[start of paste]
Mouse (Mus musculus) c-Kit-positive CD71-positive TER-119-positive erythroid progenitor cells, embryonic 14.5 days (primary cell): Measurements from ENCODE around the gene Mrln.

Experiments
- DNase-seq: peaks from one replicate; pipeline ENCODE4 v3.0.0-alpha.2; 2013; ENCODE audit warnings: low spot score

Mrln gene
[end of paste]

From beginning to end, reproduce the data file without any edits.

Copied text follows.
Mouse (Mus musculus) c-Kit-positive CD71-positive TER-119-positive erythroid progenitor cells, embryonic 14.5 days (primary cell): Measurements from ENCODE around the gene Mrln.

Experiments
- DNase-seq: peaks from one replicate; pipeline ENCODE4 v3.0.0-alpha.2; 2013; ENCODE audit warnings: low spot score

Mrln gene